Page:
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Original Research ARTICLE

Front. Psychiatry, 06 August 2020 | https://doi.org/10.3389/fpsyt.2020.00780

Assessing Cognitive Abilities of Patients With Shift Work Disorder: Insights From RBANS and Granger Causality Connections Among Resting-State Networks

Yanzhe Ning1, Kuangshi Li2*, Yong Zhang2, Pei Chen1, Dongqing Yin1, Hong Zhu1 and Hongxiao Jia1*
  • 1The National Clinical Research Center for Mental Disorders & Beijing Key Laboratory of Mental Disorders, Beijing Anding Hospital, Capital Medical University, Beijing, China
  • 2Department of Rehabilitation, Dongzhimen Hospital, The First Affiliated Hospital of Beijing University of Chinese Medicine, Beijing, China

Background: Numerous studies have confirmed that long-term shift work is not only associated with increased health problems and acute impact on safety but also with impaired cognitive abilities. However, very little is known about effects of shift work on cognition-related brain resting-state networks. The aim of this study was to explore the effects of shift work disorder (SWD) on granger causality connection among resting-state brain networks.

Methods: Thirty patients with SWD and 25 matched healthy subjects were recruited to undergo the Repeatable Battery for the Assessment of Neuropsychological Status (RBANS) and resting-state fMRI scanning. We employed independent component analysis (ICA) to extract resting-state brain networks and granger causality analysis (GCA) to characterize the difference of granger causality connection among cognition-related resting-state brain networks.

Results: Compared with healthy subjects, patients with SWD showed impairments on the attention and immediate memory. Seven resting-state brain networks were identified, and patients with SWD showed more numerous granger causality connections in comparison with healthy subjects. Two-sample t test results showed that there were significantly increased inflows from the anterior default mode network (aDMN) to sensorimotor network (SMN) and left frontoparietal network (LFPN) to salience network (SN). Correlation analyses showed that the increased inflows from aDMN to SMN were negatively associated with the score of attention, while LFPN to SN were negatively associated with the score of visuospatial/constructional ability.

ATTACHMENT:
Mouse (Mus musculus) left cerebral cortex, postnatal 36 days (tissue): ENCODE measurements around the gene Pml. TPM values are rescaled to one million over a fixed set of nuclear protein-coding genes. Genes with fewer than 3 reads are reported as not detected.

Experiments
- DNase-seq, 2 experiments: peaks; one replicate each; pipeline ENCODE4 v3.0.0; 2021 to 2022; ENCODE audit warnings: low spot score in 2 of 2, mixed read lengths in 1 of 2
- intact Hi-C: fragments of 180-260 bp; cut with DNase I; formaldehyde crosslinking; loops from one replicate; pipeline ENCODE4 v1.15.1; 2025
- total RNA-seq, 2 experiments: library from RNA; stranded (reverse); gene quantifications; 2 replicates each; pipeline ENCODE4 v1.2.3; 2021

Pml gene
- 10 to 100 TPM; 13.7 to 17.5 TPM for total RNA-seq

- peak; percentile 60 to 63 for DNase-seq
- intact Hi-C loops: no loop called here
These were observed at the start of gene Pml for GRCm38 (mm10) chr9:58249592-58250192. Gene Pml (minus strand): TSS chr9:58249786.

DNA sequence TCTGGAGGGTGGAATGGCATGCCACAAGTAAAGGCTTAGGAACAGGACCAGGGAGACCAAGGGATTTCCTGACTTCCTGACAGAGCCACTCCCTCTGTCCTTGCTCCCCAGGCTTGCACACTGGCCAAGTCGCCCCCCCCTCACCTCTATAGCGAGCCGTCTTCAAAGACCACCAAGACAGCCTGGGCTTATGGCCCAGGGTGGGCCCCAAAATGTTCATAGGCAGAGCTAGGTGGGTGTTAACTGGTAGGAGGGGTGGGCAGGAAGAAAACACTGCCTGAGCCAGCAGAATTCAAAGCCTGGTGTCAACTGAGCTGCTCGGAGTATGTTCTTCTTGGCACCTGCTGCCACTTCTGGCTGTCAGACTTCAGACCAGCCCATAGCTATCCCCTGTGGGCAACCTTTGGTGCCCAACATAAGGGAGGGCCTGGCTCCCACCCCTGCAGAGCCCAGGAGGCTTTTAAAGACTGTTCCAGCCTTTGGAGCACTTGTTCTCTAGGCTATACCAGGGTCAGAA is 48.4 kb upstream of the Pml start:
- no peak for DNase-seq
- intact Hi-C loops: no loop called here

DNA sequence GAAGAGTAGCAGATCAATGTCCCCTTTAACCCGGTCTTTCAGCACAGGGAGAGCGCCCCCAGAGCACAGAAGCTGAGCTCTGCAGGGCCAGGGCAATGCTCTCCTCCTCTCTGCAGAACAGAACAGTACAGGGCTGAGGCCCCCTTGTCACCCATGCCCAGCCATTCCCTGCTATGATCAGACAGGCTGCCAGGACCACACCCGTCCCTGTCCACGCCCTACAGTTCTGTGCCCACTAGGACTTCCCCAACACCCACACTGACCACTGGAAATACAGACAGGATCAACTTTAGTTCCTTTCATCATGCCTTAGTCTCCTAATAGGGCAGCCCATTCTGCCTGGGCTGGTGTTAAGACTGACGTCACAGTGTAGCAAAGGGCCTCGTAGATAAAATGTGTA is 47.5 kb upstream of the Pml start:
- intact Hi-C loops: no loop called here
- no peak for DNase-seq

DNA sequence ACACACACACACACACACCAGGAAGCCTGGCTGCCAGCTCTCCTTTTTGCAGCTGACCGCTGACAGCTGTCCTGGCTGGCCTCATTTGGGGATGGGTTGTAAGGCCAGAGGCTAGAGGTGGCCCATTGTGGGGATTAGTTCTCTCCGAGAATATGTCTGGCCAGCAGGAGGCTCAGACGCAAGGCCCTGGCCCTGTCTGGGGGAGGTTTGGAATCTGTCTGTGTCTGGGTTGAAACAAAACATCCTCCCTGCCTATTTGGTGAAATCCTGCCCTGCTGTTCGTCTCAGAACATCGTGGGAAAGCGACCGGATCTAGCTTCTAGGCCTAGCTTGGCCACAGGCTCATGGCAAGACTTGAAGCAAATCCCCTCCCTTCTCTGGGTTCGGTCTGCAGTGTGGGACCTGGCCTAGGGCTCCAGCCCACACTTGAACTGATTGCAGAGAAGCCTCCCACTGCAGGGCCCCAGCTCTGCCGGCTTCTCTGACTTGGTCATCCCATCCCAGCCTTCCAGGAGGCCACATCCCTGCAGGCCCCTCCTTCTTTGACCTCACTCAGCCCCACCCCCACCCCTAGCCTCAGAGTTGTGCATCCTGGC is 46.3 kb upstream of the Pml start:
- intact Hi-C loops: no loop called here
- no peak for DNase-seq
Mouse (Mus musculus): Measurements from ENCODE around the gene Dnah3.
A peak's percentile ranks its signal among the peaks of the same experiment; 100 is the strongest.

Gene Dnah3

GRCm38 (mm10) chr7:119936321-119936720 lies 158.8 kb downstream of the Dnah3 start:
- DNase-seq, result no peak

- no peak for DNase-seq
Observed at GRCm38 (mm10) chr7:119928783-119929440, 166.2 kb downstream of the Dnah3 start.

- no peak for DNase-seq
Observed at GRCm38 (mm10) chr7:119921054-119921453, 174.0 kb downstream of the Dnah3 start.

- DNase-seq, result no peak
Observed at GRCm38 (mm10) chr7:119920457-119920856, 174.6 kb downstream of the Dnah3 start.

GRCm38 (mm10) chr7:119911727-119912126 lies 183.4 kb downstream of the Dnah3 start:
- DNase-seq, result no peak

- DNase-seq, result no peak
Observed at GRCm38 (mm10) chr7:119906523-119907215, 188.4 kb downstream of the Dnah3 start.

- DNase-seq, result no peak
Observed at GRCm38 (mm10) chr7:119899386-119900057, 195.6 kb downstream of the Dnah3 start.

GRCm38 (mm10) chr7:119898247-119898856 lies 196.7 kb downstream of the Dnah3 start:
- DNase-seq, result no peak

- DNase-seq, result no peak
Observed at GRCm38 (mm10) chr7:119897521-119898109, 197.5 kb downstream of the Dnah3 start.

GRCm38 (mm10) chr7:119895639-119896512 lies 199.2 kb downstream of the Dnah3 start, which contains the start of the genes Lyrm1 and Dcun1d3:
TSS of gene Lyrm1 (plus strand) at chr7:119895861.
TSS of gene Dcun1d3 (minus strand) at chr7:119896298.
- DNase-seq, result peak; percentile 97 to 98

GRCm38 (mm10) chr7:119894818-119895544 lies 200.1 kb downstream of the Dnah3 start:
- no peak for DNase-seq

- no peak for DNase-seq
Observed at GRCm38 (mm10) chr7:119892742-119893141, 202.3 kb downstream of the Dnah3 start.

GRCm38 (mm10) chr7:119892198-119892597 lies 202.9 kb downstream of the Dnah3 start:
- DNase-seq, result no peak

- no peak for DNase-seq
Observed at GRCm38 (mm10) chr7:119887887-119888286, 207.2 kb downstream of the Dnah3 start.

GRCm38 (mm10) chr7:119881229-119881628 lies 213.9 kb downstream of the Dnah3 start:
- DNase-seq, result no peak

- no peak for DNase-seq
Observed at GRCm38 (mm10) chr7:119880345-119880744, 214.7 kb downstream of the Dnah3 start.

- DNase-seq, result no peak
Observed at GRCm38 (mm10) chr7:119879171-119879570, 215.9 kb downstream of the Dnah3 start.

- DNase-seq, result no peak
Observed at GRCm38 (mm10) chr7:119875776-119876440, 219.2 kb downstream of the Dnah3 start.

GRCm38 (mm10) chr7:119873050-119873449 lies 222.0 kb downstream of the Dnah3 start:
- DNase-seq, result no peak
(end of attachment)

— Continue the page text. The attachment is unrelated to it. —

Conclusions: This study indicates that SWD impairs cognitive performance, and the specific intrinsic brain granger causality connectivity among resting-state networks in SWD patients is affected after long-term shift works.

Introduction

Shift work disorder (SWD) is a condition defined by excessive sleepiness or insomnia accompanied by total sleep time reduction (1). According to the epidemiology, SWD effects approximately 10–38% of the shift worker population. Nurses make up the largest proportion of shift workers (15–20%) (2). Accumulating evidence suggests that long-term shift work not only affects work efficiency and satisfaction but also leads to physical and mental health problems (3, 4). In hence, given enough time, SWD may lead to more severe disorders, such as cardiovascular diseases, cerebrovascular events, metabolic disorders, gastrointestinal complaints, and multiple forms of cancer (57). Meanwhile, SWD also impairs memory, which will directly affect work efficiency or even cause safety consequences not only for the individuals concerned but also for society (8). Therefore, it is essential to evaluate impairments of cognitive abilities for patients with SWD comprehensively and uncover related neuroimaging mechanisms.